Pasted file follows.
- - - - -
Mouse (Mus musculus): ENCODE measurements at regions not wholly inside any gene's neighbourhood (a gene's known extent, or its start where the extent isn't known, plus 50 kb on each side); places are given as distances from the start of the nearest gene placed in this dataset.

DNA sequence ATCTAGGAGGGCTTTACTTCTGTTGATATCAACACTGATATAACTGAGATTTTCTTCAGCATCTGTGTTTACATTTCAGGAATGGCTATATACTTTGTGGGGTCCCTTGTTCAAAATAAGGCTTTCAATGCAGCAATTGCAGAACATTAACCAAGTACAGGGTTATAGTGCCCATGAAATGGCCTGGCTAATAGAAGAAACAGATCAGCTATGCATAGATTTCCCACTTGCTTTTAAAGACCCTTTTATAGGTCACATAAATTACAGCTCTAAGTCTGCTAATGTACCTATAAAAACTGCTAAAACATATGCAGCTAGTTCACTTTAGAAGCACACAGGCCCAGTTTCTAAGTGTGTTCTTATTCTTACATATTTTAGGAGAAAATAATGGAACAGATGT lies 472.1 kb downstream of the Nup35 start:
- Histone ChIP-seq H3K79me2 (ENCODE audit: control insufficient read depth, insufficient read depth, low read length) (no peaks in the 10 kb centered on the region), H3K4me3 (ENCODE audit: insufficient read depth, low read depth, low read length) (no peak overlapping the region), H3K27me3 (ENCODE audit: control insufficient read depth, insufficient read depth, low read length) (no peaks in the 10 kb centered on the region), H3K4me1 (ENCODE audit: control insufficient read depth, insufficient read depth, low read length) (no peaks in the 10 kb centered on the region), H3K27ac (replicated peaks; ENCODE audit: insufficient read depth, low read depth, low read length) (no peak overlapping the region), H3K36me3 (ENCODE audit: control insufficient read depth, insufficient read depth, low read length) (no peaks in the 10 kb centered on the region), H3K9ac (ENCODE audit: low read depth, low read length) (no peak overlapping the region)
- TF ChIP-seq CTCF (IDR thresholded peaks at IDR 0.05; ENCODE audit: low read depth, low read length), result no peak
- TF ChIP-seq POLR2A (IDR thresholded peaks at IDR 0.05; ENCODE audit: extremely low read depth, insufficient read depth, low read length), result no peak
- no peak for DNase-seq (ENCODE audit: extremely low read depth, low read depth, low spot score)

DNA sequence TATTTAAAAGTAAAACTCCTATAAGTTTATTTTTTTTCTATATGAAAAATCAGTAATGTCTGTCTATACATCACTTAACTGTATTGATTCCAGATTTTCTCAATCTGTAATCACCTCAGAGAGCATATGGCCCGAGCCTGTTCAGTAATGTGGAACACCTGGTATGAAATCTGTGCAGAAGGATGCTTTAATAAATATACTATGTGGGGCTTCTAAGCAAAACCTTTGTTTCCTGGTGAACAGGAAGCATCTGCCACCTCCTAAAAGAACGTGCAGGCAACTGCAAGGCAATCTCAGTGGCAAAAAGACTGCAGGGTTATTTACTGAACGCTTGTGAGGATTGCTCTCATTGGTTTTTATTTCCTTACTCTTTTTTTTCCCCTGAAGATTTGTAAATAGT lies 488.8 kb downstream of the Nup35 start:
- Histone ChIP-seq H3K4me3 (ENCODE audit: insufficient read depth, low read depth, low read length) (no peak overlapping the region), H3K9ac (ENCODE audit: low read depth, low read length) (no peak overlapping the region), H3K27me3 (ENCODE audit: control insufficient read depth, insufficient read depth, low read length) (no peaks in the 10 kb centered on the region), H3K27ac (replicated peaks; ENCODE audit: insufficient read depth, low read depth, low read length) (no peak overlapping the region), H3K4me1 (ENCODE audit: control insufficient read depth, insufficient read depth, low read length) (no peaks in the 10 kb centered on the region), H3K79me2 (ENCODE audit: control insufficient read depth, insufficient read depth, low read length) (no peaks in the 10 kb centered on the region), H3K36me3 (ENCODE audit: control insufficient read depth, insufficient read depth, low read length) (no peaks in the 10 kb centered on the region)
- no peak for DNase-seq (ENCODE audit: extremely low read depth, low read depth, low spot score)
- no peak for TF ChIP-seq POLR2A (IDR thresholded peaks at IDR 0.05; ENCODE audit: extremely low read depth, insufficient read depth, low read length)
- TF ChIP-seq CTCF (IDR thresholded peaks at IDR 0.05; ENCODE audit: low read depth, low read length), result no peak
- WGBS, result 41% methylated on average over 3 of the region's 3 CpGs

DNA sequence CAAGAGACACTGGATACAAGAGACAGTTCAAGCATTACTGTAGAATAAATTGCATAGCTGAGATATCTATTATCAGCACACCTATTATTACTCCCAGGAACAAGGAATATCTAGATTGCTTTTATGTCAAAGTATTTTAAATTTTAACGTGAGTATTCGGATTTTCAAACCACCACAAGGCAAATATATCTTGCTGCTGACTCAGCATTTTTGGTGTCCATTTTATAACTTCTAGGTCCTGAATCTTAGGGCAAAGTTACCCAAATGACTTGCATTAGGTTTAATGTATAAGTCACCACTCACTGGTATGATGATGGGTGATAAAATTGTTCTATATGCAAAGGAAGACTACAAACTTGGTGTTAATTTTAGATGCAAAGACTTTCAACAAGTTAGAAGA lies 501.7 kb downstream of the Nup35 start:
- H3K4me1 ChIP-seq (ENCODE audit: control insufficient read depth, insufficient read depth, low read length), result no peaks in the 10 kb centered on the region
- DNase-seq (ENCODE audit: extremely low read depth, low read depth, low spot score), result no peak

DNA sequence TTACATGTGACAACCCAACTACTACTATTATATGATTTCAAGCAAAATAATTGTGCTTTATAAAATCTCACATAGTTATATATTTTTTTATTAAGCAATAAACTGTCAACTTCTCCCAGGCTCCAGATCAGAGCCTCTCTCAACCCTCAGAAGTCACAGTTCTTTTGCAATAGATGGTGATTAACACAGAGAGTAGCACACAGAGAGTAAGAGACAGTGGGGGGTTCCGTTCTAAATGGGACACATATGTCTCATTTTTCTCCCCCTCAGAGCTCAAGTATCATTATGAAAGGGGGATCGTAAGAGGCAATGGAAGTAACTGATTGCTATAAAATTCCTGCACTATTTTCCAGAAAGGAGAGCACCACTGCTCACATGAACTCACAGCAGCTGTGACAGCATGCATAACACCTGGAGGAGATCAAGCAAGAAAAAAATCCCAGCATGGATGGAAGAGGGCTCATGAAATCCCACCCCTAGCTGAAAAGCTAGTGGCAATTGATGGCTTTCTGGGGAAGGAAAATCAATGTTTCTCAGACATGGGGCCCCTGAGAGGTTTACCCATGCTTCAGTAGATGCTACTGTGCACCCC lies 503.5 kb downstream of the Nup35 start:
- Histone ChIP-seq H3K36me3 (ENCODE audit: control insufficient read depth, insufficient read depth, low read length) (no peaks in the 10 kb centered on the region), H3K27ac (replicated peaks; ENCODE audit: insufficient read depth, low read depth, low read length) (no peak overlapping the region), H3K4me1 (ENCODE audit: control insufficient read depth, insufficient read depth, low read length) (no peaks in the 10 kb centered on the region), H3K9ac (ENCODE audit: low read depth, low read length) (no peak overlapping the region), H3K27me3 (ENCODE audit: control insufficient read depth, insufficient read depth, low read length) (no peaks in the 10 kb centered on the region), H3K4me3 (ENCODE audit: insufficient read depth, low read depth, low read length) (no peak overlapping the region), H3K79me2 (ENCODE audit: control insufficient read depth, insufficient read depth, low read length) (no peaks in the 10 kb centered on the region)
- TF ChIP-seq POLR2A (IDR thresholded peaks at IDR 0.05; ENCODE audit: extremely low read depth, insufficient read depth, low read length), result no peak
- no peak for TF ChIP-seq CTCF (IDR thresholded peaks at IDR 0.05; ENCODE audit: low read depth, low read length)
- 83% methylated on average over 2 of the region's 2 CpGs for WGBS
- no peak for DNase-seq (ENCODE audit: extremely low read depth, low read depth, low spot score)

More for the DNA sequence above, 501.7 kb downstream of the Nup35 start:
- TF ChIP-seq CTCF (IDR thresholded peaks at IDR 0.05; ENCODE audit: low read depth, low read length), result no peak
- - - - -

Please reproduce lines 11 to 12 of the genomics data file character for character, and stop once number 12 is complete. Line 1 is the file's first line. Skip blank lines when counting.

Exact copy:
- TF ChIP-seq CTCF (IDR thresholded peaks at IDR 0.05; ENCODE audit: low read depth, low read length), result no peak
- WGBS, result 41% methylated on average over 3 of the region's 3 CpGs